If the Death Penalty Is to Be Retained at All
LDF represented many of the death-row inmates whose appeals had worked their way to the Supreme Court, but McGautha and Crampton were not among them. Their cases were in the hands of private counsel, but too much was at stake for the Fund to remain silent. An amicus curiae brief filed with the Court reiterated the arguments made in Maxwell and emphasized that by giving the jury few facts and absolute power, standardless and single- verdict jury sentencing encouraged racial discrimination. The full Court, including Justice Blackmun, heard oral argument in the two cases on November 17, 1970; Amsterdam remained in California, but Himmelstein, Lyons, and I shuttled to Washington for the proceedings.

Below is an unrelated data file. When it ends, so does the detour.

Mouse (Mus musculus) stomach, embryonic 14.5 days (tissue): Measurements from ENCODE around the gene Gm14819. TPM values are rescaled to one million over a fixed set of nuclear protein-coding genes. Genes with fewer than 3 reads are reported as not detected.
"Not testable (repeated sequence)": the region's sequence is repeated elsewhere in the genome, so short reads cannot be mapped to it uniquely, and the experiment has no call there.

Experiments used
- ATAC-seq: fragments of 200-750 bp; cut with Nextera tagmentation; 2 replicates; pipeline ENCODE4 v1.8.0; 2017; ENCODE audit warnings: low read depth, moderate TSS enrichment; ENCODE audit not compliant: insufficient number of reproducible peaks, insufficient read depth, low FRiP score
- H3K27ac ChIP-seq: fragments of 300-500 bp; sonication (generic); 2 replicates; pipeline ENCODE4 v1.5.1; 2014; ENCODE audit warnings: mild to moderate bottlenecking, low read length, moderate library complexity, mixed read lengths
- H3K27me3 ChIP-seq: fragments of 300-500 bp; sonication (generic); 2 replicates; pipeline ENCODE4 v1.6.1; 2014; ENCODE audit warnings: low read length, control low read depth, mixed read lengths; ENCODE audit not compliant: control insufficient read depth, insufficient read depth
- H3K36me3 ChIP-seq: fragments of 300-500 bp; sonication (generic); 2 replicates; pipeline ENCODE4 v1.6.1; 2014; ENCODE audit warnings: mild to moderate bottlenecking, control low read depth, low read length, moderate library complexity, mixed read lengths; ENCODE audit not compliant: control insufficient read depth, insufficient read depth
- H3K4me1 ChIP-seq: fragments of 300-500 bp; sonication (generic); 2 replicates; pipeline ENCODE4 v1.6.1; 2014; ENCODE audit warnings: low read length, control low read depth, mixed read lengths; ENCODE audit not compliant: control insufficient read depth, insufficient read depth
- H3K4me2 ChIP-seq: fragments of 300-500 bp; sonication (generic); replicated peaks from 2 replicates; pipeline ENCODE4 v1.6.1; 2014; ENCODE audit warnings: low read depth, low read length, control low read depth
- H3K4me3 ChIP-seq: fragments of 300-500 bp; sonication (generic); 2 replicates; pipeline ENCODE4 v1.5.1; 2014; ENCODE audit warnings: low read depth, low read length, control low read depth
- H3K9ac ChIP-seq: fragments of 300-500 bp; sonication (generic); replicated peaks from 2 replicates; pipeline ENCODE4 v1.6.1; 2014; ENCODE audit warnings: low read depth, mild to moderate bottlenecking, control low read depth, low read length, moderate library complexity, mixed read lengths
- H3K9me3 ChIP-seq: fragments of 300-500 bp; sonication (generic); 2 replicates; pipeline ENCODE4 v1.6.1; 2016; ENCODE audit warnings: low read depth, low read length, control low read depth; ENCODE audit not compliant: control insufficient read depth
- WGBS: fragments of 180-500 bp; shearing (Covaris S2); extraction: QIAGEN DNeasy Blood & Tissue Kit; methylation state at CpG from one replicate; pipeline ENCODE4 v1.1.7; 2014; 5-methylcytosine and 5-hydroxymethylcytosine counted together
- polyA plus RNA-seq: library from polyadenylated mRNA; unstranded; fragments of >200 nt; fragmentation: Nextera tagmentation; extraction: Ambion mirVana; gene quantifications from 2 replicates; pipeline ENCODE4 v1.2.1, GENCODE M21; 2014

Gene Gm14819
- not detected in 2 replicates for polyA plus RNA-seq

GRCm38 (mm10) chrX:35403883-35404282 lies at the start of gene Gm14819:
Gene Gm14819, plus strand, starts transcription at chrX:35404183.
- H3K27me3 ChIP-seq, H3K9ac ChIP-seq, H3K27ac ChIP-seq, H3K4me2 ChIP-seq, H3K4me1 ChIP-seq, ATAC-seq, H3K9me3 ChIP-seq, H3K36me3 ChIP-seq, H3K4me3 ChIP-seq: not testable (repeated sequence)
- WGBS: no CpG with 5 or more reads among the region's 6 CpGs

Herman F. Selvin, a graying California advocate with a moving voice and a sharp mind, argued the case for Dennis McGautha. Selvin wandered over the law as if it were his backyard; his eloquence was impressive. But he had not spoken for long when it became apparent from the tone of the Justices' questions that the standards argument was a lost cause.
Arguing for California, Ronald M. George, a state deputy attorney general, emphasized, without being pressed, the points suggested by Harlan and White's ques-